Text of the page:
Small Gain Comes Even As Employers Increasingly Seek Real-World Experience
By Douglas Belkin
Wall Street Journal Nov. 13, 2014
The number of recent graduates who completed an internship that applied what they were learning in college has ticked up only slightly from a previous generation, a survey showed, even as employers are putting increasing value on real-world experience.
In a Gallup-Purdue survey of 30,000 graduates last winter, 35% of students who finished school between 2010 and 2014 reported having an internship or a job related to their field of study. That represents an increase of just 4 percentage points from the class of 1990. The survey is set to be released Thursday.
â€œWe still have a lot of work to do,â€ said Brandon Busteed, executive director of Gallup Education. â€œThere are a lot of folks in the academic community who arenâ€™t moving hard enough or fast enough around this issue.â€
The value of a college diploma and traditional measures such as grade-point average have fallen among employers looking for other ways to discern if a hire is a good bet. Employers now give nearly twice as much weight to graduatesâ€™ work experience as to their academic credentials, according to a 2012 survey for the Chronicle of Higher Education.
Underemployment among recent graduates has been stuck above 40% since the recession.
Some universities have moved internships to the center of their curriculum, and schools such as Wake Forest University, in North Carolina, and the University of Vermont have relocated career-services offices to more prominent positions on campus to indicate the importance of connecting studies to work. Operating budgets for career centers at U.S. schools rose about 10% between 2013 and 2014, according to the National Association of Colleges and Employers.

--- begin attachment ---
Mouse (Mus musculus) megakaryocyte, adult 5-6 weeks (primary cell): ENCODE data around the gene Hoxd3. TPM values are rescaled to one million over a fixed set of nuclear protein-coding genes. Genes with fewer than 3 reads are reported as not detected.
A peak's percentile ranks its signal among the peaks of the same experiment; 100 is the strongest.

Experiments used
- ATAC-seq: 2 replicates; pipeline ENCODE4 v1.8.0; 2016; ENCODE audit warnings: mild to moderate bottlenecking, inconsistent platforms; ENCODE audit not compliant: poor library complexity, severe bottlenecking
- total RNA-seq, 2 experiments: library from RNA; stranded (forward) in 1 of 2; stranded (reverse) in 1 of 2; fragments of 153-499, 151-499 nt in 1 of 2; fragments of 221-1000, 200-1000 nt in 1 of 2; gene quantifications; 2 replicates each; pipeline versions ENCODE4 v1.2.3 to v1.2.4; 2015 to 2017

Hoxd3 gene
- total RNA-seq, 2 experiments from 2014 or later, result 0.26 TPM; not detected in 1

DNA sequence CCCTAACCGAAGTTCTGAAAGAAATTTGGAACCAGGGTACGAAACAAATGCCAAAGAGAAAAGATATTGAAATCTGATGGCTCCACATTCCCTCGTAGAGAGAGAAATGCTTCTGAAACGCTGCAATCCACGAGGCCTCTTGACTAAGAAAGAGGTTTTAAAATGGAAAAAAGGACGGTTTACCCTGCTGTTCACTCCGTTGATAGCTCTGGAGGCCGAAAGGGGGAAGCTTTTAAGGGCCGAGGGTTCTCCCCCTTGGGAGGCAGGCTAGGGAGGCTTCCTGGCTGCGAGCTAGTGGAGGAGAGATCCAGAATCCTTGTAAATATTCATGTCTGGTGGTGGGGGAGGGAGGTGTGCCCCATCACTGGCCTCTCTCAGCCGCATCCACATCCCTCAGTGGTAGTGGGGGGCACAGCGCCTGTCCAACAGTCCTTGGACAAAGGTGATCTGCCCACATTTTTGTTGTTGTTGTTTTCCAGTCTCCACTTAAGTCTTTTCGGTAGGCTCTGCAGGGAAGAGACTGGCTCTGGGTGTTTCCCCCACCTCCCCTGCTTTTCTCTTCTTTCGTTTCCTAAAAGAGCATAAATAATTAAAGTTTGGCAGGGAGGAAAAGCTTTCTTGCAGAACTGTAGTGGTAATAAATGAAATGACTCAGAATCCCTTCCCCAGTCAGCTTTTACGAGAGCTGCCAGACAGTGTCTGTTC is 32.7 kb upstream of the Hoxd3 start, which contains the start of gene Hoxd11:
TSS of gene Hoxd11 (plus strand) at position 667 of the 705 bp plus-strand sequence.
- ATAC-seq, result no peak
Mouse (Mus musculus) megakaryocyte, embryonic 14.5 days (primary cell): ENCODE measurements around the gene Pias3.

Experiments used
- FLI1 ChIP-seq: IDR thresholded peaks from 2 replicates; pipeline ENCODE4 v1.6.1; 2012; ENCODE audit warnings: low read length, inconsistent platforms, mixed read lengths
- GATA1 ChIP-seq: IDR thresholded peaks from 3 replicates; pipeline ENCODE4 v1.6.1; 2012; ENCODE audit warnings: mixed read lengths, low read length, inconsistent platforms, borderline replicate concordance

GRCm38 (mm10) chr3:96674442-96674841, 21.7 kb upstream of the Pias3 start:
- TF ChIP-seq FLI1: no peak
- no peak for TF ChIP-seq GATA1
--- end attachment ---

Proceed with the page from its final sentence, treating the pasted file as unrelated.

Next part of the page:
Whitman College in Walla Walla, Wash., has created a $1.25 million endowment to support its internship program. Last year, the school hired a director of business engagement to reach out to alumni and the business community for internship opportunities. Three years ago, 30 students held summer internships, and last year that number grew to 130, said Noah Leavitt, associate dean of students.
At Messiah College in Mechanicsburg, Pa,, a non-denomination Christian school, every student will soon be required to do an internship or an equivalent before they graduate, said Peter Powers, dean of the School of Humanities. In some majors, students will write a paper connecting their experience to their studies.
â€œIf a philosophy major interned at a bank, they might write about the philosophy of economics or money,â€ Mr. Powers said.
Mitch Daniels, president of Purdue University in Indiana, which is a sponsor of the survey, said the school is expanding summer classes, freeing up students to hold internships in the fall and winter. â€œThe businesses we work with can only absorb so many students at one time,â€ said the former Indiana governor. â€œThis ought to open up a lot of new slots.â€
Additional findings in the Gallup survey: 33% of graduates who finished school between 2000 and 2009 held an internship during college as compared with 24% of those who graduated between 1970 and 1979. Just 22% of those who finished school before 1959 held one.
In addition, 31% of women interned versus 27% of men. African-Americans (32%) were more likely than whites (29%), Hispanics (29%) or Asians (26%) to have interned or worked during school.
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